(Gervais, 1853) - Tucuxi
This small dolphin resembles the bottlenose dolphin in body shape; it is rather chunky. The snout is longer and narrower, the flippers are broader, and the dorsal fin is shorter and more triangular than in the bottlenose dolphin.
Dorsally, dolphins of the genus Sotalia are dark bluish or brownish grey, fading to light grey or white on the belly. Much of the light ventral area may be pinkish. There is a broad, somewhat indistinct stripe from the eye to the flipper and often light zones on the sides above the flippers.
The mouth contains 26 to 35 teeth in each row.
There are 2 forms of Sotalia, one found in rivers and lakes, and another in marine waters. Most of the information available on the species' biology comes from studies of the riverine form, and may not apply to those along the coast.
Can be confused with
In the rivers, it is often difficult to distinguish Tucuxi from Boto at a distance. Up close, however, differences in dorsal-fin shape, head shape, and behaviour are the best clues to distinguishing them. Bottlenose dolphins could be mistaken for Sotalia along the coast, but they are much larger, with taller dorsal fins. Franciscana might also be difficult to distinguish from Sotalia in coastal waters. The franciscana has a larger body, much longer snout, and squarish (rather than pointed) flippers.
Adult dolphins of the genus Sotalia are up to 2.1 m (coastal) and 1.6 m (riverine) in length. They reach weights of up to at least 40 kg. Size at birth is between 0.7 and 0.8 m.
This dolphin is found mostly nearshore and in estuaries along the Atlantic coast, from Panama (perhaps Honduras) to southern Brazil. There are separate marine and freshwater populations. The latter are found in the Amazon and Orinoco drainage basins, as far inland as southern Peru, eastern Ecuador, and southeastern Colombia.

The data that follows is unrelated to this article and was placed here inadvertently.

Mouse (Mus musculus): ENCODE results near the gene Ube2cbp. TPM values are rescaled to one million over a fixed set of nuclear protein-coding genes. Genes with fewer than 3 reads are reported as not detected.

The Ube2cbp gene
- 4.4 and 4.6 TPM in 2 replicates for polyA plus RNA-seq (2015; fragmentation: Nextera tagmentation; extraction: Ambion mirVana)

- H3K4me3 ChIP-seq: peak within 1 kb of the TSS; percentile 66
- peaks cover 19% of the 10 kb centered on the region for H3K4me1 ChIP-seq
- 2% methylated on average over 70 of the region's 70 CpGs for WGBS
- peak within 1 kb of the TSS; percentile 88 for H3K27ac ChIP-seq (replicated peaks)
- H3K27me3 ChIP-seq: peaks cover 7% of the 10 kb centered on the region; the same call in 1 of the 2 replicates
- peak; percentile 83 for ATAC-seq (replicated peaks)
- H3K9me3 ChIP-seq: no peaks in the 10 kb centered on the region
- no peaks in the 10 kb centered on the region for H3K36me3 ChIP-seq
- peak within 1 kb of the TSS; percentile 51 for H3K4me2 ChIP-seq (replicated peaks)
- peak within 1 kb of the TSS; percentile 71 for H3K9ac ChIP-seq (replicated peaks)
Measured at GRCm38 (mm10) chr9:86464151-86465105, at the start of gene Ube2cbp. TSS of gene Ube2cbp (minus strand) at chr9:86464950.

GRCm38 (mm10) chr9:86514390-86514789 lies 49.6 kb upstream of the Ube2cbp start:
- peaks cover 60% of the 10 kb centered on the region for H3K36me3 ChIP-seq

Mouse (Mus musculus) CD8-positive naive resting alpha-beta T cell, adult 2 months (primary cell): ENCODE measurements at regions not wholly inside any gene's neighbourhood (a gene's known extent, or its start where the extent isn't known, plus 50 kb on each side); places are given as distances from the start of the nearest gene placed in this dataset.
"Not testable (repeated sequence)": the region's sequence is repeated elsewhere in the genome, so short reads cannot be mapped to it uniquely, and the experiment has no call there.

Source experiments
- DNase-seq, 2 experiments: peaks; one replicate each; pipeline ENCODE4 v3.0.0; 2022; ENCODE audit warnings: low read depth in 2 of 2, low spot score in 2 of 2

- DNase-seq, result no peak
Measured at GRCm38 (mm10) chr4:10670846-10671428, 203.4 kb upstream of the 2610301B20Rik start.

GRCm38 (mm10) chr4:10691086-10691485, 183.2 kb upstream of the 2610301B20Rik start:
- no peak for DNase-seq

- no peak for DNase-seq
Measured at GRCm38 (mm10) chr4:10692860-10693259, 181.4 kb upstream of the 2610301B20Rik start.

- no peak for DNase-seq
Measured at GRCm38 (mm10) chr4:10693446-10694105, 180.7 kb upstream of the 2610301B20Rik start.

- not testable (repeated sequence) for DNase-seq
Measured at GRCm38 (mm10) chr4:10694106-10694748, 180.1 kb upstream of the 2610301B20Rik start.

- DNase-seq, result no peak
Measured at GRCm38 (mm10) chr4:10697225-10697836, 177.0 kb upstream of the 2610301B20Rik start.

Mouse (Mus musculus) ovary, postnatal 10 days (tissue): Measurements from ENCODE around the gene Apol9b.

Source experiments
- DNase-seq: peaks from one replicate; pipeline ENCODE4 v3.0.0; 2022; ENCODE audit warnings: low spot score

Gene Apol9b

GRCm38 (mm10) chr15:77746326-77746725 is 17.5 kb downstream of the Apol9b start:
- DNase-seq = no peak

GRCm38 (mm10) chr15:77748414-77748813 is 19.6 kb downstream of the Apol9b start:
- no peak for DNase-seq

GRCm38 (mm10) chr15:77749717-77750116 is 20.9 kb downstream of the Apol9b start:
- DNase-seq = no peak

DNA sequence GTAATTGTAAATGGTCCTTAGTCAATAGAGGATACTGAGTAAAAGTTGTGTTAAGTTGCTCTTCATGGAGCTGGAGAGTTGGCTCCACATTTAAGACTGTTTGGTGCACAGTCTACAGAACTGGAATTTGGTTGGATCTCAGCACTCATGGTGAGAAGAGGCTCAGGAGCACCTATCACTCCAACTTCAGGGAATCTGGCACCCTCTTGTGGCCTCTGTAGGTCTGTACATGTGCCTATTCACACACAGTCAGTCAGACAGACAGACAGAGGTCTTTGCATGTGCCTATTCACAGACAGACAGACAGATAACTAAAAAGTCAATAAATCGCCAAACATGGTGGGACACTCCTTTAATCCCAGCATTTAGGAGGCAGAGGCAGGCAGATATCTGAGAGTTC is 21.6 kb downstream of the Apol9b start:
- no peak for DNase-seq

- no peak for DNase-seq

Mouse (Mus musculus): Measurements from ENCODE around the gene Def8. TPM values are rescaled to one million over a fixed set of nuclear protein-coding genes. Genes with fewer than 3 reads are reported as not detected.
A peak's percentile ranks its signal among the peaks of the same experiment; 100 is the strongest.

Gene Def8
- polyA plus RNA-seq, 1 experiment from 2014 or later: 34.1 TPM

Biology and Behaviour
Dolphins of the genus Sotalia live mostly in groups of 4 or fewer, although they are found in groups of up to 20 (in freshwater) or 50 (in marine waters). They are generally shy and difficult to approach. During the flood season, riverine animals may move into smaller tributaries, but apparently do not move into the inundated forest to feed (as Boto do), staying mostly in the main river channels.
In Brazil, calving in the riverine form apparently occurs primarily during the low water period, October to November. Little else is known of the species' reproduction.
A wide variety of fish, mostly small schooling species, are eaten by riverine tucuxi. Those along the coast consume pelagic and demersal fish and cephalopods.
Coastal and riverine Sotalia are taken in gillnets, seines, and shrimp traps. In the Amazon, there may be some direct captures, and there is at least one record of harpooning a coastal animal. The coastal form is sometimes used for human consumption and as shark bait. Damming of the Amazon River potentially can cause isolation of segments of the population and reduce food supplies. Destruction and degradation of mangroves and exposure to polluted waters are other potential problems for this species.